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How to Write a Thesis Statement

College
Written by Chanelle Garzon
Updated: March 29, 2024
11 min read
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Think about the last time you made an argument in favor of or against something/someone. Think about your stance and how you delivered your message to your audience. Were your points valid? Did they make sense? Did you get your message across concisely and thoroughly? Now, did you realize that your argument ended with a thesis statement? Yep, it's true, and it can be that simple for your academic essays, as well.

Today's topic is all about the thesis statement: the different types of thesis statements, what makes a thesis statement good, what to include in a thesis statement, and how a thesis statement can be used in the future. I'll also give you some tips on how to write a thesis statement, as well as how to prepare a thesis statement, so if you have papers coming due, mid-terms or simply want to know how to write a good thesis statement, look no further. I got you!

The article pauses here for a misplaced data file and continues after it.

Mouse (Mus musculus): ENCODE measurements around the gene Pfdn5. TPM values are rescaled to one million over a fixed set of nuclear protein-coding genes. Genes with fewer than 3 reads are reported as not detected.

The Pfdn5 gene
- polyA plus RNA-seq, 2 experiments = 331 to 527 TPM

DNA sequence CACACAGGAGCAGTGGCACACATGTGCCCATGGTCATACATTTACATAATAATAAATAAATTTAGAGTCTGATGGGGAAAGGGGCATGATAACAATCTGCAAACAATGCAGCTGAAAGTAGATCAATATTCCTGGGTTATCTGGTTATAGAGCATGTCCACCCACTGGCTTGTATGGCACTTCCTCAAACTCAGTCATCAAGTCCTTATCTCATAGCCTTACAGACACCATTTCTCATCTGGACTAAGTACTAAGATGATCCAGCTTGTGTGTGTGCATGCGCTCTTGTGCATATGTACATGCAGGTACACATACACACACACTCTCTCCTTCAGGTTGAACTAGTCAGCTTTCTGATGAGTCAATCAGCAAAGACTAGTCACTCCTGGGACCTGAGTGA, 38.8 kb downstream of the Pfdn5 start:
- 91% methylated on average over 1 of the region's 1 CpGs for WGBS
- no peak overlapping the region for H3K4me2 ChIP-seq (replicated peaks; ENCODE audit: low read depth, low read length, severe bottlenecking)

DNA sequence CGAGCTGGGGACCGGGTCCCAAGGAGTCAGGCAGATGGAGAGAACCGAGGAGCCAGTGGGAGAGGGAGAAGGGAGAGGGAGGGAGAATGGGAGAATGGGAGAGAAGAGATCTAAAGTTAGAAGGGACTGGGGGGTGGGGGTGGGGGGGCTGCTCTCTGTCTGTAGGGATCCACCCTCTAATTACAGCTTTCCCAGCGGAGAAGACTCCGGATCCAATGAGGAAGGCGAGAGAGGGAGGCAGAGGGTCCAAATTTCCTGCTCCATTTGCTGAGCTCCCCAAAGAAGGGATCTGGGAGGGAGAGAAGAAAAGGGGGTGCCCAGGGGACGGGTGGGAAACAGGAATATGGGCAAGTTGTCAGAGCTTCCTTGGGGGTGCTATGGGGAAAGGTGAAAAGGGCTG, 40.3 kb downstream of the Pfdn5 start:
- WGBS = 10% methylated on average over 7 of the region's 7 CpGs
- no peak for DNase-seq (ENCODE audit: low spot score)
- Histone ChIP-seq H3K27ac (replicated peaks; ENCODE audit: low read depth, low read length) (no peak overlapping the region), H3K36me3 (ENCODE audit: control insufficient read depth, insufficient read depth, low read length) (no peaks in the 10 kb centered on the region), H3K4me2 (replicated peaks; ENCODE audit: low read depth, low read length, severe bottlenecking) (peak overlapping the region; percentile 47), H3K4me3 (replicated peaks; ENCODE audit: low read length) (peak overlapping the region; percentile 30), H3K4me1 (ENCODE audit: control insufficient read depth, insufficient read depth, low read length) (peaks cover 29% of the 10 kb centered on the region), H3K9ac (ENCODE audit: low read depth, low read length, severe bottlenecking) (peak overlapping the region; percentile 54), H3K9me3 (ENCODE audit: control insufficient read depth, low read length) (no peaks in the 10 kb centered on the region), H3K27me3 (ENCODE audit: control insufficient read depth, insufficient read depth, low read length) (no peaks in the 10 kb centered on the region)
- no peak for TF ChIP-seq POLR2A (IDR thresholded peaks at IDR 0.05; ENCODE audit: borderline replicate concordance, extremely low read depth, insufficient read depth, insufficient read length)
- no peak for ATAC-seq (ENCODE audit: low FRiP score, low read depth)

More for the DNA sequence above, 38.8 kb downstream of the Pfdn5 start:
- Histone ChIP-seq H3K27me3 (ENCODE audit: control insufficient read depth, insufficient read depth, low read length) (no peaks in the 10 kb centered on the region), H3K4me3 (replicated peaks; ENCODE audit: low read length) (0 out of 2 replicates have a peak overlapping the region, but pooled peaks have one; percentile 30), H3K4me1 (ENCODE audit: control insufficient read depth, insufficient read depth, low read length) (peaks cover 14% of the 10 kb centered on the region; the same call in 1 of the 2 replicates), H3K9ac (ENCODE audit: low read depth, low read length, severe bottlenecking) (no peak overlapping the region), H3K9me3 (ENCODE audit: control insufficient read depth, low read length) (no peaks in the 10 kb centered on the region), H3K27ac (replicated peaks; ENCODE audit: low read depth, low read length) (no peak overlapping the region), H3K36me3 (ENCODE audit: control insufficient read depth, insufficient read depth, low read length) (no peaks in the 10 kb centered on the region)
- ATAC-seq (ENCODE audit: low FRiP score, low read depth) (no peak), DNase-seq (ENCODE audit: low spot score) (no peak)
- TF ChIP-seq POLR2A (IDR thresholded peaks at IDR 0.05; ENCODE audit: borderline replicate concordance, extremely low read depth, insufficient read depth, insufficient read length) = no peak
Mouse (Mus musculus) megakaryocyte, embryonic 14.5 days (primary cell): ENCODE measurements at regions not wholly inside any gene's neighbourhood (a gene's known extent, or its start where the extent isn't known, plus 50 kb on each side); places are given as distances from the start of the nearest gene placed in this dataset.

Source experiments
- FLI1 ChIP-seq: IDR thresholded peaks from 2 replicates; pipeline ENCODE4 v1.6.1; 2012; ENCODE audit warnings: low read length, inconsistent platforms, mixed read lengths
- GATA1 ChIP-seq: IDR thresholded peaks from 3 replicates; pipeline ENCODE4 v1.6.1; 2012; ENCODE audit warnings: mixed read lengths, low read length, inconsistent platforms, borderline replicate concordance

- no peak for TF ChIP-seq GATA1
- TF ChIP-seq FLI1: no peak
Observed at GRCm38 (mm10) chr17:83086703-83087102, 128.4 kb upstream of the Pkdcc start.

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What Is a Thesis Statement?

Before we get started, I think it's important to go over what exactly a thesis statement is, so we don't get it confused with anything else.

A thesis statement is a summary of the main point, central idea, or claim of an essay, research paper, or any other piece of academic writing. It usually appears at the end of the introduction and prepares the reader on what to expect in the rest of your paper.